Looking into the demographics of India gives a clear understanding that, the population is rising steadily. It is high time that we need to control population as India is densely populated. The Population Control Bill, 2020 aims to get population under control. The bill has many advantages and drawbacks which are elaborately discussed in this article.
By: Tanushree GL, 5th Year, B.Com LL.B, Sastra Deemed To Be University.
It is very pertinent to note that passing bills for population have not been an easy task, as every time an attempt is made, it is not successfully done. Right from 1950’s sincere efforts to control population has been taken by the government. The stigma is attached to the people that every family needs more children and using contraceptives is considered a sin in some places. The recent Covid-19 pandemic has made a point that India is at more risk due to more people living in small places.
The Population Control bill, 2020 is a private member bill which aims at a uniform law throughout the country. Senior Advocate A.M.Singhvi planned on presenting this bill before Rajya Sabha during the winter session of 2019.
Features of the Bill:
- The Statement of Objects and Reasons points out that at this pace India will be the highly populated country in the world, taking down China by 2024. It also mentions the repercussions of high population in India like socio economic issues, large scale environmental degradation, reduction in agricultural holdings, lack of basic facilities like education and health which leads to poor infrastructure. According to United Nations World Population Prospects report, until 2050 there will be a rise in population despite the fertility rate reduction. So the bill focuses more on the decrease in population growth rather than stabilizing it. The bill seeks to achieve this through providing incentives and disincentives.
- The Preamble of the bill reflects its objective by stating that, “to provide for measures to control the population in the country and for matters connected therewith and incidental thereto”.
- Sec.3 of the bill deals with the Applicability of the Act. It states that the Act would apply only to married couples. It specifies the age limit of the boy and the girl by expressly stating that ,”the boy is not less than twenty-one years of age and the girl is not less than eighteen years of age”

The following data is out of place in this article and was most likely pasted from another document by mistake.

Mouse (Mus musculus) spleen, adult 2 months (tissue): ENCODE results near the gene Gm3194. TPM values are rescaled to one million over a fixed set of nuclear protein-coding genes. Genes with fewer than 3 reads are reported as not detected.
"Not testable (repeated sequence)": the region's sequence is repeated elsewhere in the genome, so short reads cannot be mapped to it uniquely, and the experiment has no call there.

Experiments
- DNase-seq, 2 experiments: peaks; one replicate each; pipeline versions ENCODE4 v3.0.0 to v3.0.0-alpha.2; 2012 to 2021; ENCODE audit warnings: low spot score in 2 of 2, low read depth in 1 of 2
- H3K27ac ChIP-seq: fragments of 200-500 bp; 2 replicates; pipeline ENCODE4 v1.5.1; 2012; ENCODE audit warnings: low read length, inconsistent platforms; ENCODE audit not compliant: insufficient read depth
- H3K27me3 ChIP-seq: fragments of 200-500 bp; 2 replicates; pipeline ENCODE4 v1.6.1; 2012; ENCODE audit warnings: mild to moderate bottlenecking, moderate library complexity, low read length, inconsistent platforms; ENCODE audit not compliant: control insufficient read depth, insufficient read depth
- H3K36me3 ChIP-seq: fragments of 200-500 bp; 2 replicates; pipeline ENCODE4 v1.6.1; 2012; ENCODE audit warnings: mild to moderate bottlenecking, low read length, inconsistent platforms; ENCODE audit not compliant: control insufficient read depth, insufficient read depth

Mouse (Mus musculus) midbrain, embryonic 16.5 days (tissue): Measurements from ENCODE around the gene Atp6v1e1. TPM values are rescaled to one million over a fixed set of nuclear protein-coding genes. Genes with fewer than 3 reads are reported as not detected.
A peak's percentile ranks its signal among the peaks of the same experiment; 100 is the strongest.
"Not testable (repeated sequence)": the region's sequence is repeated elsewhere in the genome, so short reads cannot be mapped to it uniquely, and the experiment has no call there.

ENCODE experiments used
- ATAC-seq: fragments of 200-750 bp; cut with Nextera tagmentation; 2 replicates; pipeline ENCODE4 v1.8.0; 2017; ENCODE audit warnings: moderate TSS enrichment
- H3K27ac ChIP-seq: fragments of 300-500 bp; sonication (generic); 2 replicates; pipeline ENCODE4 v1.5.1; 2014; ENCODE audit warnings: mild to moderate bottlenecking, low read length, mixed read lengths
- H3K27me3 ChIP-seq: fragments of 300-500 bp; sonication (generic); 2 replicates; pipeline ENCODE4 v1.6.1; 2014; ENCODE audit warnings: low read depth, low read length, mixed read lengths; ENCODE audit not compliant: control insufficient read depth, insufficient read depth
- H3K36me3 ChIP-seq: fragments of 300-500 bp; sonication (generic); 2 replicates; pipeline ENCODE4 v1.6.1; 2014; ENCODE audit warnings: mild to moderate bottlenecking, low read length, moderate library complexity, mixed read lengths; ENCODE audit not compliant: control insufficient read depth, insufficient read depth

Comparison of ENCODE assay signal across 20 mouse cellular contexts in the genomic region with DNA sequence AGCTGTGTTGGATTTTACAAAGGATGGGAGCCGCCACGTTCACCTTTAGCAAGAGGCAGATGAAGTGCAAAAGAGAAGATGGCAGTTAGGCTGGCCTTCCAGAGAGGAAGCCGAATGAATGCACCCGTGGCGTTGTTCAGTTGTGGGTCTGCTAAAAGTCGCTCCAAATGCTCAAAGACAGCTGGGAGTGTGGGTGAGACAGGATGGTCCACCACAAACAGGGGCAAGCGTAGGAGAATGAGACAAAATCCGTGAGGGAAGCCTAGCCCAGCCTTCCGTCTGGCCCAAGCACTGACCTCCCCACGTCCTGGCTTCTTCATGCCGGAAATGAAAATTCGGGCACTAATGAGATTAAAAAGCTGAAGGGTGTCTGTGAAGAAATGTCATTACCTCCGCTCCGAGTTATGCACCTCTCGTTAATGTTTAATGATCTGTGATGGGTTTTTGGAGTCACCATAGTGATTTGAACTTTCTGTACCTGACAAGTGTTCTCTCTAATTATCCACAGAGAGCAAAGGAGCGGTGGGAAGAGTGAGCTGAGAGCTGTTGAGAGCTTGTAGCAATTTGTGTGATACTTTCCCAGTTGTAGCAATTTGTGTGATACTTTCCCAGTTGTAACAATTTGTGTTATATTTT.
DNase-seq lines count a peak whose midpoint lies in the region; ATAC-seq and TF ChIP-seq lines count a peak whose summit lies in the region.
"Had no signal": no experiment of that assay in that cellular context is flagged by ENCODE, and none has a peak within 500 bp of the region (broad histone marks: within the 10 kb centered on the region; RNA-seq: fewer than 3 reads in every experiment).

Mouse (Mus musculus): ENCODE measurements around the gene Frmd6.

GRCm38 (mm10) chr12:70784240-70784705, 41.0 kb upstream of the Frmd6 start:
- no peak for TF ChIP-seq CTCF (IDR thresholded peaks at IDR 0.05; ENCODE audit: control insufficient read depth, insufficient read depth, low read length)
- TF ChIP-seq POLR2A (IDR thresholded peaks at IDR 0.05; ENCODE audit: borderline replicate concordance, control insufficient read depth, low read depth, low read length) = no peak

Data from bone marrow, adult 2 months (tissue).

- Sec.4 casts a duty on the Central Government to ensure the availability of Contraceptives at a price which is reasonable and available all over the country at all sub health centres.
- Sec.5 states that 100 districts with higher population growth rate shall have a District population stabilisation committee established. That Committee shall comprise (a) the Chief Medical Officer of the district; (b) the District Collector; and (c) one representative from each Panchayat Samiti in the district. The duty of the Committee is to create awareness and encouragement regarding use of contraceptives in the concerned district.
- States with average fertility rate of more than replacement rate of 2.1 children per woman, under Sec.9 has to introduce compulsory subject on population control in all senior secondary schools.
- Sec.10 deals with constitution of National Population Stabilization Fund by the Central Government. The Central Government hold the power to decide the ratio of contribution to the fund but it must be in proportion to the fertility rate of the State. The funds are redistributed to the States who have implemented reforms to control population and have been able to significantly reduce their population growth rate.
Sec.6 clearly mentions that a couple having one child voluntarily undergoing sterilisation or operation shall be provided by the appropriate government following benefits:
(a) preference to the single child for admission in institutes of Higher Education;
(b) preference for selection to the single child in Government jobs;
(c) such other benefits that may be prescribed by the appropriate Government.